## Abstract

Despite the fact that self-organization during friction has received relatively little attention from tribologists so far, it has the potential for the creation of self-healing and self-lubricating materials, which are important for green or environment-friendly tribology. The principles of the thermodynamics of irreversible processes and of the nonlinear theory of dynamical systems are used to investigate the formation of spatial and temporal structures during friction. The transition to the self-organized state with low friction and wear occurs through destabilization of steady-state (stationary) sliding. The criterion for destabilization is formulated and several examples are discussed: the formation of a protective film, microtopography evolution and slip waves. The pattern formation may involve self-organized criticality and reaction–diffusion systems. A special self-healing mechanism may be embedded into the material by coupling the corresponding required forces. The analysis provides the structure–property relationship, which can be applied for the design optimization of composite self-lubricating and self-healing materials for various ecologically friendly applications and green tribology.

## 1. Introduction

The emergence of green tribology makes it important to reconsider some conventional approaches to friction and wear. Friction and wear are usually viewed as irreversible processes, which lead to energy dissipation (friction) and material deterioration (wear). On the other hand, it is known that under certain circumstances frictional sliding can result in the formation (self-organization) of spatial and temporal patterns. Friction-induced self-organization has a significant potential for the development of self-lubricating, self-healing and self-cleaning materials, which can reduce environmental contamination, and thus it is relevant to green tribology.

Historically, the first attempts to investigate friction-induced self-organization were made in Russia starting in the 1970s. Several groups can be mentioned. First, Bershadsky (1992, 1993) in Kiev investigated the formation of the so-called self-organized ‘secondary structures’. According to Bershadsky, friction and wear are two sides of the same phenomenon, and they represent the tendency of energy and matter to achieve the most disordered state. However, the synergy of various mechanisms can lead to self-organization of the secondary structures, which are ‘non-stoichiometric and metastable phases’, whereas ‘the friction force is also a reaction on the informational (entropic) excitations, analogous to the elastic properties of a polymer, which are related mostly to the change of entropy and have the magnitude of the order of the elasticity of a gas’ (Bershadsky 1993).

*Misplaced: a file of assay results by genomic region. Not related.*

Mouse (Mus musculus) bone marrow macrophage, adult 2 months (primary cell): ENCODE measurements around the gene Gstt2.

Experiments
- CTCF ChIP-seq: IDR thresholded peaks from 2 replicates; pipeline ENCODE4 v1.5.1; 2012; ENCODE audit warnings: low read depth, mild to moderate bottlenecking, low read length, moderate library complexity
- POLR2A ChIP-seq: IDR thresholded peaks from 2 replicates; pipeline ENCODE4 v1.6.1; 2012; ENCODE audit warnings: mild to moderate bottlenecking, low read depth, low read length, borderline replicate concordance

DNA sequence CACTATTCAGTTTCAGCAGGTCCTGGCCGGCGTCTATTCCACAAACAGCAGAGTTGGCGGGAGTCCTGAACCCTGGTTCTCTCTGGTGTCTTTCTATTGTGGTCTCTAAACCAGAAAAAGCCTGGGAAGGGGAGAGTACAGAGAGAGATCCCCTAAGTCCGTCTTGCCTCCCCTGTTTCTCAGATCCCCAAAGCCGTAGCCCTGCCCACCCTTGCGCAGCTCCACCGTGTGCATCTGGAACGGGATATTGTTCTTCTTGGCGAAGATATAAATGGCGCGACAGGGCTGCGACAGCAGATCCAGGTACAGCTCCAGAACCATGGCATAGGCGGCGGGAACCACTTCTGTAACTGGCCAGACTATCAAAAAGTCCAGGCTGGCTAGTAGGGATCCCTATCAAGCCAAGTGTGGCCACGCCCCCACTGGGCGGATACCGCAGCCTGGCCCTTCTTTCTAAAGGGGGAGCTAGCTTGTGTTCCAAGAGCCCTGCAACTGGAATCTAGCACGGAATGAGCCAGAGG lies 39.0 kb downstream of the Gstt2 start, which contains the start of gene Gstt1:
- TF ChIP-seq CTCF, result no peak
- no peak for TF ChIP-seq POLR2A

These ideas were influenced by the theory of self-organization developed by I. Prigogine, a Belgian physical chemist of Russian origin and the winner of the 1977 Nobel Prize in Chemistry. Prigogine (1968) used the ideas of non-equilibrium thermodynamics to describe the processes of self-organization (Nicolis & Prigogine 1977). Later, he wrote several popular books about the scientific and philosophical importance of self-organization (Prigogine 1980; Prigogine & Stengers 1984). At the same time, at the end of the 1970s, the concept of ‘synergetics’ was suggested by Haken (1983) as an interdisciplinary science investigating the formation and self-organization of patterns and structures in open systems, which are far from thermodynamic equilibrium. The very word ‘synergetics’ was apparently coined by the architect and philosopher R. B. Fuller (the same person after whom the C_{60} molecule was later called ‘fullerene’). The books by Prigogine and Haken were published in the USSR in Russian translations and became very popular in the 1980s.

The second group to mention is that of N. Bushe and I. Gershman in Moscow. Their results were summarized in the book edited by Fox-Rabinovich & Totten (2006). In 2002, Bushe won the most prestigious tribology award, the Tribology Gold Medal, for his studies of tribological compatibility and other related effects. The third group is that of Garkunov (2004) and co-workers, who claimed the discovery of the synergetic ‘non-deterioration effect’, also called ‘selective transfer’. Garkunov’s mostly experimental research also received international recognition when he was awarded the 2005 Tribology Gold Medal ‘for his achievements in tribology, especially in the fields of selective transfer’.